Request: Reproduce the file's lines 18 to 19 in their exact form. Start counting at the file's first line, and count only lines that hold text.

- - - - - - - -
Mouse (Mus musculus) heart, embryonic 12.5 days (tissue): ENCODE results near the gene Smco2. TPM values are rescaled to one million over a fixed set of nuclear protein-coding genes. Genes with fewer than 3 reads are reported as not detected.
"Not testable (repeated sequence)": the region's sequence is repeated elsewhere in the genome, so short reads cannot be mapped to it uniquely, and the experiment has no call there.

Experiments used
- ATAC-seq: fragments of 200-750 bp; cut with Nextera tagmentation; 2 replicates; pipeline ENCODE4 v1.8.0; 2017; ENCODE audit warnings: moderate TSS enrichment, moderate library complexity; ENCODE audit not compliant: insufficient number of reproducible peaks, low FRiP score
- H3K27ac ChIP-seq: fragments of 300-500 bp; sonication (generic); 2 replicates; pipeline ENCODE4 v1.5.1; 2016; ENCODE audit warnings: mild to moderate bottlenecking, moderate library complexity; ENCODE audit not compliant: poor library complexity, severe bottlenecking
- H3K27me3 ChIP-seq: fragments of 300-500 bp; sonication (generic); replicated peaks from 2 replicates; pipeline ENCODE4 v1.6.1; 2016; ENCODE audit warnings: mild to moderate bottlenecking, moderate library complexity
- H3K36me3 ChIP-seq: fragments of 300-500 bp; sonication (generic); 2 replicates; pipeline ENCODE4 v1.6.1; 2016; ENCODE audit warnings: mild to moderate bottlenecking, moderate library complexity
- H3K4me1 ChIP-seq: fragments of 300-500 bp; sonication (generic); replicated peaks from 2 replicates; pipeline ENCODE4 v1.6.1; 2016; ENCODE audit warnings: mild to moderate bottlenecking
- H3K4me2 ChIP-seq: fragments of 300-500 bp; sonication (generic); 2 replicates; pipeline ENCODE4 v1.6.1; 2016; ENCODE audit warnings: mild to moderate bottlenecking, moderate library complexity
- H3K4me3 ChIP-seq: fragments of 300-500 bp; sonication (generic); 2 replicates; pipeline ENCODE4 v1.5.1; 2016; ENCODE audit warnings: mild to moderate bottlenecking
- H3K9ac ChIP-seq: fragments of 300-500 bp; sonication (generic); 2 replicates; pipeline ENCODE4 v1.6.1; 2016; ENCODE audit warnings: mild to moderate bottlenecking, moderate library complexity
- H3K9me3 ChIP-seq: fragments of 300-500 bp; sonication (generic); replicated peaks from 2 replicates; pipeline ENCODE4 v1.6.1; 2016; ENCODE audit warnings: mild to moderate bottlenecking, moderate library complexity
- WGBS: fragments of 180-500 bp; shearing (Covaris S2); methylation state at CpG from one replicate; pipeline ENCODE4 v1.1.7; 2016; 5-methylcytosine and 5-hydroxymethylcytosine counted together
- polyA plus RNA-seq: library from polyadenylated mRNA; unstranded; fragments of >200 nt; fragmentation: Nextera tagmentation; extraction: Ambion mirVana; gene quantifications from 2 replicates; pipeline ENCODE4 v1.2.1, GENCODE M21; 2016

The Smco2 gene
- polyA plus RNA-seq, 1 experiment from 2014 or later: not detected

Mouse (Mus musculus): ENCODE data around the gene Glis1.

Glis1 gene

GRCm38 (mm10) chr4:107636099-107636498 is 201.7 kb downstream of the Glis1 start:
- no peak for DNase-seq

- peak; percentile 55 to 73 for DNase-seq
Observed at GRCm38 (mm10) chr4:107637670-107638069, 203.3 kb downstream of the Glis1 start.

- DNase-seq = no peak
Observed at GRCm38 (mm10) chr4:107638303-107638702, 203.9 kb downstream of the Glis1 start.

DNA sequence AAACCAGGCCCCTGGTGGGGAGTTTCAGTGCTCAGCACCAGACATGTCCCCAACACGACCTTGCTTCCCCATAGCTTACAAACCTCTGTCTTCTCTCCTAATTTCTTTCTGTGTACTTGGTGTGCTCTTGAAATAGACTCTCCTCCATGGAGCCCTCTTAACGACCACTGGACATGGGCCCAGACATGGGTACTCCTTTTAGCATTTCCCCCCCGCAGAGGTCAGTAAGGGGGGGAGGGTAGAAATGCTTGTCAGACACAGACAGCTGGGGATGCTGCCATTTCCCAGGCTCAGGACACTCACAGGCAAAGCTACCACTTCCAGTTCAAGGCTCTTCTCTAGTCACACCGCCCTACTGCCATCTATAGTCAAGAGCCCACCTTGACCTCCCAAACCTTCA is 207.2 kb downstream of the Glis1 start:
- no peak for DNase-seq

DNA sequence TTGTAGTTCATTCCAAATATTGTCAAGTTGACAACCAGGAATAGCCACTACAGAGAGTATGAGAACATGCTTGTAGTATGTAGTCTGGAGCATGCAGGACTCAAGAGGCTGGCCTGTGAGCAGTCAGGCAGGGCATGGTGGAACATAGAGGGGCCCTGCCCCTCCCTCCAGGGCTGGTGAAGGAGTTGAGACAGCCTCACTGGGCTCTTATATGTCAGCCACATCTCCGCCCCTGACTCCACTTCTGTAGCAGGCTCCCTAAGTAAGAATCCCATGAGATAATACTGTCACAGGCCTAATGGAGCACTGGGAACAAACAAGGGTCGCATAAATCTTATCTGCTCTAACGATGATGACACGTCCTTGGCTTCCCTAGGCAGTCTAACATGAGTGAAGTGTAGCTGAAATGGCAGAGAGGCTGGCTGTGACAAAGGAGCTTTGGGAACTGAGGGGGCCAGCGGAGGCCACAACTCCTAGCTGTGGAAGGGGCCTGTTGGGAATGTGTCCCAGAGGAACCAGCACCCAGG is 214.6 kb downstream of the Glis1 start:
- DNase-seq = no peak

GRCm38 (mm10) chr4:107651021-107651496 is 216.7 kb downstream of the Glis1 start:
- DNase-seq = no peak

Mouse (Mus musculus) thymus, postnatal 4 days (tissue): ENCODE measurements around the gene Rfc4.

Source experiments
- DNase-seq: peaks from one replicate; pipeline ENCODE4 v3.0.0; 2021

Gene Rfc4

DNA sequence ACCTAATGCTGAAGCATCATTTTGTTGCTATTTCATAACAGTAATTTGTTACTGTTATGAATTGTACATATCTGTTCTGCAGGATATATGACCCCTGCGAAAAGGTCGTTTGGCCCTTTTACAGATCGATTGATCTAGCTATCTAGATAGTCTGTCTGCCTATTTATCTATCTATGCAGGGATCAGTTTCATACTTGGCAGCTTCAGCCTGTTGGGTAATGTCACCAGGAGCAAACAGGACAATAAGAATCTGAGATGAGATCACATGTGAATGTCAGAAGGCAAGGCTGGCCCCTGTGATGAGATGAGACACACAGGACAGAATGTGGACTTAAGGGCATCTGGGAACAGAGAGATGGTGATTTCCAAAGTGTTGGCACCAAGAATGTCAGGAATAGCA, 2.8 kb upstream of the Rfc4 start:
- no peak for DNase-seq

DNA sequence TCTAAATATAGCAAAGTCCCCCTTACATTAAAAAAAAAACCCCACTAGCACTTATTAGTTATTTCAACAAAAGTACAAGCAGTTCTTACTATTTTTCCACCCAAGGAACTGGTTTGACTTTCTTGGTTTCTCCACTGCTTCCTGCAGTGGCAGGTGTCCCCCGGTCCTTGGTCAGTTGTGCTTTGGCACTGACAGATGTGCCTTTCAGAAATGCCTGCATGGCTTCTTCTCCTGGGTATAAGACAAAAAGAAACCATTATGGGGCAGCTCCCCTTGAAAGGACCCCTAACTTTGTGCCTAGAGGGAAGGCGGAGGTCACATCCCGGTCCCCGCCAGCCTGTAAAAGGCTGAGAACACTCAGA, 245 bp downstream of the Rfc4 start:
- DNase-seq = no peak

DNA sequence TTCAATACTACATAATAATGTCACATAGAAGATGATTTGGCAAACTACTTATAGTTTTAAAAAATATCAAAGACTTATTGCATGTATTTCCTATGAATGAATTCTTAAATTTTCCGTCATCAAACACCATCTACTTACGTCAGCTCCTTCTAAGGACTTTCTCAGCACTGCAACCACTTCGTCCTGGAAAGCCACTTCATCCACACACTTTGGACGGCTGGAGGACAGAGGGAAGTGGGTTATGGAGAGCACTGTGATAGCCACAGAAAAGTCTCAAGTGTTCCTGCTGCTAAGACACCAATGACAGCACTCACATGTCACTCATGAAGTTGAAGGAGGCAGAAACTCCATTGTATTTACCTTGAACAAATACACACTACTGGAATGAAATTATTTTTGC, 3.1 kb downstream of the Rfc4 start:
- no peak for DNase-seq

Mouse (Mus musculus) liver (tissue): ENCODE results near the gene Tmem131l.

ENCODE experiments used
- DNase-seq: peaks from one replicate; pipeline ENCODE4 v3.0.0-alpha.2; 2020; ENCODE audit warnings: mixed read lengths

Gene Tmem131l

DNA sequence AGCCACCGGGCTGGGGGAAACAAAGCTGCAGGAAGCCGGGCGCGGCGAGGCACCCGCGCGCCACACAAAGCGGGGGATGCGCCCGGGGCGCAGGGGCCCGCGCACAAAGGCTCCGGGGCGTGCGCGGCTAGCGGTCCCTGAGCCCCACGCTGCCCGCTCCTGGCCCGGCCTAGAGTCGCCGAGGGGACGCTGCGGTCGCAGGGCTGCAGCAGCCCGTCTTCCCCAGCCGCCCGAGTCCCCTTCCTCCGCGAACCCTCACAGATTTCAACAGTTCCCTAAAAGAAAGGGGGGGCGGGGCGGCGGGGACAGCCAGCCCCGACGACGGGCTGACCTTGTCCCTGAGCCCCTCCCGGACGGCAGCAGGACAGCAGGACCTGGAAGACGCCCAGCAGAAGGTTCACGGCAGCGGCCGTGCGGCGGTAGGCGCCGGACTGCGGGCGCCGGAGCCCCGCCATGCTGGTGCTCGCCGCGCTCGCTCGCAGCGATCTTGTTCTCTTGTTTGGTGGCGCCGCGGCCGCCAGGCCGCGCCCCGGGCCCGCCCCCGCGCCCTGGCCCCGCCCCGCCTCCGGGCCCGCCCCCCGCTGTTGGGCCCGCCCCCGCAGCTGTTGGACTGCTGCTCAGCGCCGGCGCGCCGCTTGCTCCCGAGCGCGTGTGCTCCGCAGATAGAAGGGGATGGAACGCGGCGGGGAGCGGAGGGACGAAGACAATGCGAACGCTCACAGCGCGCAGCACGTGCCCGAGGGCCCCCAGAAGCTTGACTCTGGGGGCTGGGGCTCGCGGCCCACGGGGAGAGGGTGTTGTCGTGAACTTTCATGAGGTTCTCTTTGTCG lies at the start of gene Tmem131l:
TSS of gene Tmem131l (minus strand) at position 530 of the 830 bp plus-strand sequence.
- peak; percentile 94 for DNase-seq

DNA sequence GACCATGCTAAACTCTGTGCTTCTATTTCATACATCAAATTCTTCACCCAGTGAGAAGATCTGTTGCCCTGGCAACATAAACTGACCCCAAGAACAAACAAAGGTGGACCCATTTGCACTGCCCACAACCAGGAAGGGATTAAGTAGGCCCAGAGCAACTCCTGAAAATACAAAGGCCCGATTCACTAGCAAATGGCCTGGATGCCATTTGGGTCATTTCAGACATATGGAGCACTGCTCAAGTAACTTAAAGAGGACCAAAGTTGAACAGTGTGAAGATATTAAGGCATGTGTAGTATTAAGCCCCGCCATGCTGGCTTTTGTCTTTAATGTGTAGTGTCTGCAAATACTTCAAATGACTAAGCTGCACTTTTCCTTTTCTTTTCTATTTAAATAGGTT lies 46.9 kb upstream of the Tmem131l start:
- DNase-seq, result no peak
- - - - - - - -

Glis1 gene

GRCm38 (mm10) chr4:107636099-107636498 is 201.7 kb downstream of the Glis1 start: